Two Years Ago
“Hey, what about this one?” My sister, Carina, slides a piece of paper across my dining room table. “Donor A77462J. Trilingual Sailor.”
I cringe. “When I think of a sailor, I think of a hot guy screwing beautiful women all over the world, and then that makes me think of STDs.”
“The agency isn’t going to give you a sperm donor with STDs.” She rolls her eyes.
“I know. I’m just telling you those are my connotations.”
“Ooh.” She plucks another from the pile. “Eager Engineer.”
I wince. “Makes me think of a socially awkward genius.”
“Smart is good though. You want smart. The father of your child should be a freaking prodigy.”
“Yeah, but what if he’s one of those guys who are so freakishly intelligent they lack common sense and street smarts? Like your last boyfriend?” I wink. Reminding her about the time the poor guy got mugged in New York City and thought he could use intelligent conversation to convince his attacker to drop his knife and run away isn’t necessary.
My sister crumples the page before hurling it across the room. “Moving on. Okay, what about this guy … Donor K87338L … This donor puts God above all else and is always willing to help those in need. In his free time, he volunteers at local nursing homes and youth clubs, as well as fosters homeless elderly cats—”
“—stop.” I lift a palm. “He clearly has a saint complex. And he sounds too good to be true. Pass.”
My sister chuckles, retrieving the next page from the stack. “Pile’s getting thin here …”
“Donor W44321G … Ambitious Athlete … Tall with chiseled cheekbones, dimples, and a sun-kissed bronze complexion, this donor is not afraid to stand out in the crowd. Naturally athletic, physically fit, intellectually gifted, and driven, there’s nothing he can’t do once his mind is set. He would describe himself as adventurous and well-traveled, with a focus on collecting experiences, not things. Heritage: Italian and French.”
“Let me see that.” I feast my eyes on Donor W44321G’s profile. “Athleticism is good because we definitely don’t have that on our side of the family … and ambition is never a bad thing. Dimples are a bonus.” I purse my lips, studying the rest of the limited details. “He’s six two. Black hair. Brown eyes. It says his closest celebrity lookalikes are Eddie Cibrian, Eric Bana, and Benjamin Bratt.”
“So basically he’s hot as sin.”
A strange flutter tickles my chest, but I remind myself that I’ll never see his face, that he’ll be nothing more than the other half of my future child’s DNA. And then I quiet the palpitations and get back to business.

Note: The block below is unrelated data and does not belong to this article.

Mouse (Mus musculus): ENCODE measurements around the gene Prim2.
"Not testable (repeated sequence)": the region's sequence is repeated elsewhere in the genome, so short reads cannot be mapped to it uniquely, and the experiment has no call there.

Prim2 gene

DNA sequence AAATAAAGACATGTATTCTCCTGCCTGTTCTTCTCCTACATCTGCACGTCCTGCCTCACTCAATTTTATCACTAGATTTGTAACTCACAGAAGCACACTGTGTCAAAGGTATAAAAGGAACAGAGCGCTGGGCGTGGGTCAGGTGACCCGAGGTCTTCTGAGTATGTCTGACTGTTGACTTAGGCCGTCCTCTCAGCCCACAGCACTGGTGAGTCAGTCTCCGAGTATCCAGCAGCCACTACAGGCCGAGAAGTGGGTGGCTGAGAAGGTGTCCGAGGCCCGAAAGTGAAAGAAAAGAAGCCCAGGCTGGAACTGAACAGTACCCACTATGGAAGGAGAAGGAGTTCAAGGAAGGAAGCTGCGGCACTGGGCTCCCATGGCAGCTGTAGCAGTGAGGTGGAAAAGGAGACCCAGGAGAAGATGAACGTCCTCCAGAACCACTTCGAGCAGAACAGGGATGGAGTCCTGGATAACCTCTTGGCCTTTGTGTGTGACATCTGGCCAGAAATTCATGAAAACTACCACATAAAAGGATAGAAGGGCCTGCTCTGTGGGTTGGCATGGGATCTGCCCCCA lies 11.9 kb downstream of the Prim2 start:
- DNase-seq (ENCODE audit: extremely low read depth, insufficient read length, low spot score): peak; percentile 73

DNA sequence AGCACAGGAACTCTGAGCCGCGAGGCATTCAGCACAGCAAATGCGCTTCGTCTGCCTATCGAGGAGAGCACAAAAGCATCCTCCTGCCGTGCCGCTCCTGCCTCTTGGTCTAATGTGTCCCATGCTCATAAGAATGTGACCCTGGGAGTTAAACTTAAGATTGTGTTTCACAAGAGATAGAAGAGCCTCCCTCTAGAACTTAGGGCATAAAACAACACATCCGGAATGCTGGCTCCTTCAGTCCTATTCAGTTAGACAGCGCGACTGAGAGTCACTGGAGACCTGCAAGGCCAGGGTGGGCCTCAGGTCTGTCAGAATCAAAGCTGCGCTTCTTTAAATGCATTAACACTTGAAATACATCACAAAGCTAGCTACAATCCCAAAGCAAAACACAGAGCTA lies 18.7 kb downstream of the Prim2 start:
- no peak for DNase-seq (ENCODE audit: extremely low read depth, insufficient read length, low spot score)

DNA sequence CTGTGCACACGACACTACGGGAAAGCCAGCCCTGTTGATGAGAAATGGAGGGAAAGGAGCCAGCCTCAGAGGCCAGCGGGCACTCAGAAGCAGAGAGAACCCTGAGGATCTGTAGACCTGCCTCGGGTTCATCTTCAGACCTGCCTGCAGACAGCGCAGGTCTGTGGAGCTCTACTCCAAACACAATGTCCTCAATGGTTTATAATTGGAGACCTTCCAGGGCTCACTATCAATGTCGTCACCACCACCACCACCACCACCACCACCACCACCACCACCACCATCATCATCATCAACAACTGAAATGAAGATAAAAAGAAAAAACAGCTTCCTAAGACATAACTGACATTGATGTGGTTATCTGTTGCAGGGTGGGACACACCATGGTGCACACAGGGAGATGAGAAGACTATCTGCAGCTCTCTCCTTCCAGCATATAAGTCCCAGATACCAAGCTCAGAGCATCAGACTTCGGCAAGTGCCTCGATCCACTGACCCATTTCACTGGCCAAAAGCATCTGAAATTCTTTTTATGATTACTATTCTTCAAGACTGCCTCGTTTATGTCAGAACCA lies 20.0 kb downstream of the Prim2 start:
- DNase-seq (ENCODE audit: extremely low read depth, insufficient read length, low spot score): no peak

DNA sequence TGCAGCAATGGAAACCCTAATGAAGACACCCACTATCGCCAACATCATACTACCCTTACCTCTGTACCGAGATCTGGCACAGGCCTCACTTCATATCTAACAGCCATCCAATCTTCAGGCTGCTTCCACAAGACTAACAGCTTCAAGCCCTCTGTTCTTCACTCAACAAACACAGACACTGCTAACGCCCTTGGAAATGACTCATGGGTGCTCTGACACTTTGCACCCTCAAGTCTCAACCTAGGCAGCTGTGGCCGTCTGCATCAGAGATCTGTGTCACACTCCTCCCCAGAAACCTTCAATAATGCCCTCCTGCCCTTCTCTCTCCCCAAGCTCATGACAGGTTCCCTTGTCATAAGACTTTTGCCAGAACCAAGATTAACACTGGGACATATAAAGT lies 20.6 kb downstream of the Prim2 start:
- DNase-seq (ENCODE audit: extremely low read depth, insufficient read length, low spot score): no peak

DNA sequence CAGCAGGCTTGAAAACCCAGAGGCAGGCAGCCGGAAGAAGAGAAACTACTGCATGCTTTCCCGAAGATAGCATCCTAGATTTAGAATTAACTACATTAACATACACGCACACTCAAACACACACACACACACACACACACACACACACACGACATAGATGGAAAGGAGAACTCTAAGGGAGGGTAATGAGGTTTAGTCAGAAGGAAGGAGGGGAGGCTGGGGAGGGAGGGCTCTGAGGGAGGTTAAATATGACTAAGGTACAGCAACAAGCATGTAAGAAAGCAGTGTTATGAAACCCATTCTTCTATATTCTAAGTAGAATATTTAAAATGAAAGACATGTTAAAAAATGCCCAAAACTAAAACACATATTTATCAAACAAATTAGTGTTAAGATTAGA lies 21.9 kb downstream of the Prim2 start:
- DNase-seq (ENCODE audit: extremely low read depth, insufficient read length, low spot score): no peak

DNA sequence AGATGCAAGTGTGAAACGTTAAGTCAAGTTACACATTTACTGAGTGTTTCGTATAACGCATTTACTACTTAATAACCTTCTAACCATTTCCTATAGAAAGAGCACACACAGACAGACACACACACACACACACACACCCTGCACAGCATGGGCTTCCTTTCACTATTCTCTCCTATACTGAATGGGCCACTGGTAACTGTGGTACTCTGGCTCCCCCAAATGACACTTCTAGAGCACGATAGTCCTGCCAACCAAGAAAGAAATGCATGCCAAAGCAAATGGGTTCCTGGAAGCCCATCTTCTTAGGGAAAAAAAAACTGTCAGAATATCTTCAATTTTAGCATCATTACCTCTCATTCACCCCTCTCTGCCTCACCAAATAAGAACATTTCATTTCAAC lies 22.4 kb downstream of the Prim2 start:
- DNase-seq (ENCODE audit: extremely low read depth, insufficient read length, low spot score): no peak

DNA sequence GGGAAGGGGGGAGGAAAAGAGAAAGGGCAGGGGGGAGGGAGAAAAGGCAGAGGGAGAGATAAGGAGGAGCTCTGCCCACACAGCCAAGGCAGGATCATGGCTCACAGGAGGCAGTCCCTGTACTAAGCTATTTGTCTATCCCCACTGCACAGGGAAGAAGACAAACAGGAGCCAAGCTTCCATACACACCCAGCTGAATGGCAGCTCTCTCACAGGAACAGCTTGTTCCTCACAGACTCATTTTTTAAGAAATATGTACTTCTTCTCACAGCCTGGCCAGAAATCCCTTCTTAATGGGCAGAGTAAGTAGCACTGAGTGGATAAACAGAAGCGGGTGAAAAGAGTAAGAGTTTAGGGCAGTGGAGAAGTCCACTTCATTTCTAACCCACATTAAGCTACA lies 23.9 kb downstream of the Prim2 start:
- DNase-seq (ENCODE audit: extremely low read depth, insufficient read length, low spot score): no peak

“You know, Dad was full-blooded Italian and Mom’s mom emigrated from Normandy,” she says, sharing things I already know. “Maybe it’s a sign?”
I lift a brow. She isn’t wrong. But she’s also been combing through these with me for the past six weekends. I’m sure a part of her is ready to be done with this exhaustive search. I know I am. But this isn’t the kind of thing I can take lightly. This is the biological father of my future child we’re talking about. I can’t pick someone who’s good enough.
He has to be perfect.
“There’s no such thing as the perfect match.” My sister waves Ambitious Athlete’s profile like a white flag in front of my face. “But this is pretty damn close.”
I examine his paper, reading through the sparse information as if I could possibly glean something extra, something subtle, something hiding in plain sight. Closing my eyes, I picture his face, a mish-mash of handsome actors with the kind of fist-biting, knee-weakening physique you only see on giant billboards in New York, Paris, and Milan.
“You said Dr. Wickham matched you genetically to these donors?” Carina asks.
“He has some kind of state-of-the-art algorithm that pairs us genetically,” I say. I read all about it in the brochure months ago when I first embarked on this single motherhood journey. A week after I met with the doctor’s team and signed the contract, they mailed me a mountain of questionnaires focused on genetic history, psychological tendencies, and personality traits, and once I’d finished, they brought me in for bloodwork. After months of analysis, they sent me a semi-thick manila envelope of prospects.
And now here we are.
“Well, my vote is for Ambitious Athlete.” She leans back in her chair, finished. “Don’t think it gets better than that.”
I read his description once more.
“You’re smiling.” My sister points at my face. “Did you make your decision?”
Laughing, I clutch the page against my chest. “Yeah. I think so. He’s the one.”